Original German Early WWII Iron Cross 2nd Class 1939 with Ribbon and WWI Frame - Schinkel Version
Original Item: Only One Available. This is a fantastic rare "Schinkel" example of a German WWII Iron Cross 2nd Class 1939 (Eisernes Kreuz II. Klasse 1939), complete with its original red, black, and white ribbon. When the Iron Cross was re-instituted by AH on September 1st 1939, manufacturers jumped at the opportunity of using the most cost effective solution to make them. This involved using their left over stock of Imperial Iron Cross 1914 frames. Schinkel versions are these earliest Iron crosses and are named after the original designer Karl Friedrich Schinkel.
The easiest way to identify one is to look at the spacing around the Swas (Swas) with relation to the frame. The 1914 version frame wasn't quite large enough, so the two meet, and sometimes a part hook cross has to be removed, as on this example. The cross itself is also often slightly smaller, as the frame was not designed to accommodate it.
The cross itself is a very fine example with crisp beading. The obverse of the cross bears the date 1939 under a "mobile" swas, with the 1813 date on the back. The silvering to the frame is oxidized to a nice dark patina, showing it is real silver. The core paint on the iron center is also virtually all present, on both sides, with the expected crazing in the enamel due to age. The cross comes with its original full length ribbon installed in the ring. There are still marks where it was attached to a pin at one point.
Please note the edge seam for authentication, which is not present on reproductions. Iron crosses were commonly constructed from an iron core sandwiched in a surrounding two part silver frame, normally the seam of these two silver parts is visible around the edge of the cross as is seen on this fine example.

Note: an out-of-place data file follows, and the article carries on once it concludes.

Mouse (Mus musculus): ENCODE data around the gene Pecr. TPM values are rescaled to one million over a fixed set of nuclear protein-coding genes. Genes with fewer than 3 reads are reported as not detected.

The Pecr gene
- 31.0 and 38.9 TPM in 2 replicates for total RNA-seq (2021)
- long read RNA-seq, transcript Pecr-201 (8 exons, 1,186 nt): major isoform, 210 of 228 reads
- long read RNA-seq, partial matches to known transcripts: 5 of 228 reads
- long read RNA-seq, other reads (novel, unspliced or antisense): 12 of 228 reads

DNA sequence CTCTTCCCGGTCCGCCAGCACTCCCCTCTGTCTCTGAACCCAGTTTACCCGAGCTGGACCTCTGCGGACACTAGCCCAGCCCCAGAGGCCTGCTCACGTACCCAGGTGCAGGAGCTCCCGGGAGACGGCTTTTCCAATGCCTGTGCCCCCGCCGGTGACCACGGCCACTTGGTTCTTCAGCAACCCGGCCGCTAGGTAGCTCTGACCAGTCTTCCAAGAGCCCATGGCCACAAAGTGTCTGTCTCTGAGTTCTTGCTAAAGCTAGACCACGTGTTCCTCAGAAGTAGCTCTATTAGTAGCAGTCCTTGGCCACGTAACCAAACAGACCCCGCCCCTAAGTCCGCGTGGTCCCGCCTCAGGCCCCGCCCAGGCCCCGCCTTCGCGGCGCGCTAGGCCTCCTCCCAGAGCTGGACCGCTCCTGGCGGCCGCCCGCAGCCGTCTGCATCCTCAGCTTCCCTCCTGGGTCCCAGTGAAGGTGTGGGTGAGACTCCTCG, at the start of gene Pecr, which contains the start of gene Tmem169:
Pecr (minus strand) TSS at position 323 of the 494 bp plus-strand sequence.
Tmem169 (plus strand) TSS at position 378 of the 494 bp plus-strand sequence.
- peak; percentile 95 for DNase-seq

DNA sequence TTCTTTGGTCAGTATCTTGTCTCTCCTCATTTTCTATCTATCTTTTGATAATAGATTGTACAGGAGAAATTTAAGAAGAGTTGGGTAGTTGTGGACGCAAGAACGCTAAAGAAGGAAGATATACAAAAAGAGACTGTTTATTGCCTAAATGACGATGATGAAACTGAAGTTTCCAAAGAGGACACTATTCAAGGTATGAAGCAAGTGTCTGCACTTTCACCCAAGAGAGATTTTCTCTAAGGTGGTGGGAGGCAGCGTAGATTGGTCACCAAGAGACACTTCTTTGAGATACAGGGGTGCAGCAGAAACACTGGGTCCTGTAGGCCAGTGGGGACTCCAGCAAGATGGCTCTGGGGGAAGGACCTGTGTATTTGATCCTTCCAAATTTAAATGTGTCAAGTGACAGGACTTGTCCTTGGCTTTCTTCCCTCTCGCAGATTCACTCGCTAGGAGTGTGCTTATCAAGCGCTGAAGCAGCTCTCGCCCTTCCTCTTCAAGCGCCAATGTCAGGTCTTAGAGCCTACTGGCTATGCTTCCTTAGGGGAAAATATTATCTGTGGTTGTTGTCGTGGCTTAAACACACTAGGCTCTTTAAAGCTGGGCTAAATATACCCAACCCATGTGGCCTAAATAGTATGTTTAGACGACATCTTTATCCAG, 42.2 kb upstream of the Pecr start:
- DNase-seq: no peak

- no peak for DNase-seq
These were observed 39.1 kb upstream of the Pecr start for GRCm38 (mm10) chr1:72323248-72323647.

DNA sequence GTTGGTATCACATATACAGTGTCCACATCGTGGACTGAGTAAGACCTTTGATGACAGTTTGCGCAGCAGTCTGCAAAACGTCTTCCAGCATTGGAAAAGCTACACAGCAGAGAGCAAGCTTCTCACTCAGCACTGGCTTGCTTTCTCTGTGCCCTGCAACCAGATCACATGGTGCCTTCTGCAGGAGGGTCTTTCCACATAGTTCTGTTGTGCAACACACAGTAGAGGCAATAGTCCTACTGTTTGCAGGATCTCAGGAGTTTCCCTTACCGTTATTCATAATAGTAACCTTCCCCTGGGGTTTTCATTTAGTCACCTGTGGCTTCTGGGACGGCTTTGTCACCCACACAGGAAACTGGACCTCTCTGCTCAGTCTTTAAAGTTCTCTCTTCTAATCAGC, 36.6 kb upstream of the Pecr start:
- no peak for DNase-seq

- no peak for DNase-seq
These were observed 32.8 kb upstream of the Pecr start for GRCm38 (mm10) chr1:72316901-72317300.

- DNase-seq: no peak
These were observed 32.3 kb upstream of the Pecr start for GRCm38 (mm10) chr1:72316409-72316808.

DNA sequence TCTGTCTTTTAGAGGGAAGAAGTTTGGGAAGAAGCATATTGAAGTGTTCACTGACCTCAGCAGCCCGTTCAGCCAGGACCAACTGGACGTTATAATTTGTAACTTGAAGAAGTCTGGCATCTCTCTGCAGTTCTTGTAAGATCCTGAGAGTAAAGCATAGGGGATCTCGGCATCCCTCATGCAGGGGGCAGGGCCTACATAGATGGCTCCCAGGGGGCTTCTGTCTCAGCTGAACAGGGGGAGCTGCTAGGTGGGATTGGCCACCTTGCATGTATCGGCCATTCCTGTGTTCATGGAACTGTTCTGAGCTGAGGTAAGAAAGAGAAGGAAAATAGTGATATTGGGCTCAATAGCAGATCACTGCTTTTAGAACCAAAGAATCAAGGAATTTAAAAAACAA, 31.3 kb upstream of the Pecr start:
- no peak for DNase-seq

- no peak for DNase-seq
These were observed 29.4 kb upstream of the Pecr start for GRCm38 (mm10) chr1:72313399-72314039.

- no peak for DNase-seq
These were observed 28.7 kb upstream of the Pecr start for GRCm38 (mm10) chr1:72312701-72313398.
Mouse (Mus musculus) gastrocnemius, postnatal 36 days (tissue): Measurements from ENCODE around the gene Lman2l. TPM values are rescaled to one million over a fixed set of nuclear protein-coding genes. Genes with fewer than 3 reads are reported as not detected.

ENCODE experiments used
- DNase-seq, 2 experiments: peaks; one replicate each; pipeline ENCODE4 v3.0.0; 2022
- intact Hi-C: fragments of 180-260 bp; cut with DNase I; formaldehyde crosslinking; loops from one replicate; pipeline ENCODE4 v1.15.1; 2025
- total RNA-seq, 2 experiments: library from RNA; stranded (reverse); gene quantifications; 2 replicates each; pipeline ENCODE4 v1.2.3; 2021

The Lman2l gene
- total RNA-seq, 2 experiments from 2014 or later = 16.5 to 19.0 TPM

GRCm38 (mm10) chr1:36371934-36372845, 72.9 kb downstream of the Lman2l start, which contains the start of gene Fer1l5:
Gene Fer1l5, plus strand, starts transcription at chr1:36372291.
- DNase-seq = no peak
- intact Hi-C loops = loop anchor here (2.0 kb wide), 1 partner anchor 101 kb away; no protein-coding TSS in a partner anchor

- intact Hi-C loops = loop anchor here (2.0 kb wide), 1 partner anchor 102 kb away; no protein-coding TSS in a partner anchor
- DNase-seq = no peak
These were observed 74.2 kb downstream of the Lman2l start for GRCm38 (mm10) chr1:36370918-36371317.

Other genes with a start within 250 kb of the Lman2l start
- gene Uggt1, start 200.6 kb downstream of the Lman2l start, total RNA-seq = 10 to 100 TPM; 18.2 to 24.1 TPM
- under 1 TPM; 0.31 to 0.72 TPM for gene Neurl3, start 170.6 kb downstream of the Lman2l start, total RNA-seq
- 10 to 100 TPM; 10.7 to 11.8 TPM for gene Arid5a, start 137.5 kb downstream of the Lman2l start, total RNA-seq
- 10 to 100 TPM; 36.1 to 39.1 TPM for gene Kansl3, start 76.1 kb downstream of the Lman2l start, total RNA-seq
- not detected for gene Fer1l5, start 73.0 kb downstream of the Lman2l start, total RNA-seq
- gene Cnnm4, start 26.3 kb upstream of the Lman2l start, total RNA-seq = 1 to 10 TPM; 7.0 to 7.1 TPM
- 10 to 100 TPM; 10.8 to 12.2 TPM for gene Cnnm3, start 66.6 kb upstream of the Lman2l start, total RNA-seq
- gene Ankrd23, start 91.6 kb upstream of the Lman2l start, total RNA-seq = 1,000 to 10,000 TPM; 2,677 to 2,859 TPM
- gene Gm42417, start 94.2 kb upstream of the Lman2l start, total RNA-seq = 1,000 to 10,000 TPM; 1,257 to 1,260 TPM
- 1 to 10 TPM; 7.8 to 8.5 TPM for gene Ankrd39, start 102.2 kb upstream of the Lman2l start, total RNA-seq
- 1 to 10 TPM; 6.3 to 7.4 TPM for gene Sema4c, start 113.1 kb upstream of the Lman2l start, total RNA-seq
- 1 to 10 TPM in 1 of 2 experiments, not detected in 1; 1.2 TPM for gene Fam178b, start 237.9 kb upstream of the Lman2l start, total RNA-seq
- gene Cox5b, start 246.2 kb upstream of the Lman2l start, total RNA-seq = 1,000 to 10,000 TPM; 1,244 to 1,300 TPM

This is a great example of the earliest issue of the WWII German Iron Cross, ready to display!
There is no more iconic German military award than the Iron Cross. The long history of this order began during the Napoleonic Wars. King Friedrich Wilhelm III of Prussia instituted the “Eisernes Kreuz” (Iron Cross) in March of 1813. The award criteria changed somewhat with time, but generally speaking, Iron Crosses could be awarded for individual acts of bravery, or for leadership achievements on the battlefield. The design was created by a Karl Friedrich Schinkel, his choice of the black cross with silver outline was derived from the heraldic emblem of the Teutonic Knights.
There were a number of different type and grades of Iron Cross awards throughout its long history, but the basic details of the most widely awarded grades: The Iron Cross 1st Class and Iron Cross 2nd Class- remained the same. The first class award was a breast badge, with fittings on the reverse to allow it to be worn on the uniform. These fittings varied widely over time and from maker to maker, and could be a simple in and catch, a screw post and retaining disc, or more elaborate setups. The second class award was suspended from a ribbon, originally in the Prussian colors of black and white, later in the Reich colors of black, red and white.
On the original versions of these crosses, in 1813, the front of the iron core of each grade was bare, and only the second class award had ornamentation: a crown over the initials “FW” representing the King, a sprig of oak leaves, and the date 1813. The core was redesigned in 1870, when the cross was re-instituted during the Franco-Prussian War. The reverse ornamentation on the Iron Cross 2nd Class remained the same, but the front of the core on both grades now bore another crown, a “W” representing Kaiser Wilhelm, and the date 1870. This pattern repeated again when the cross was reinstituted for WWI- everything stayed the same, only the date 1870 was replaced with 1914.
The final reinstitution of the cross came in 1939. For this version, the front of the core for both grades bore a swas and the date 1939. The oak leaves, crown and royal initials were removed from the reverse, with only the date 1813 remaining as a reminder of the legacy of this award. In WWII, hundreds of thousands of Iron Cross First Class awards were bestowed, and four and a half million Iron Cross Second Class awards. Iron Crosses were made by a large number of authorized manufacturers. Some variants of these awards were mass produced in huge numbers. Others were made in very limited quantities.
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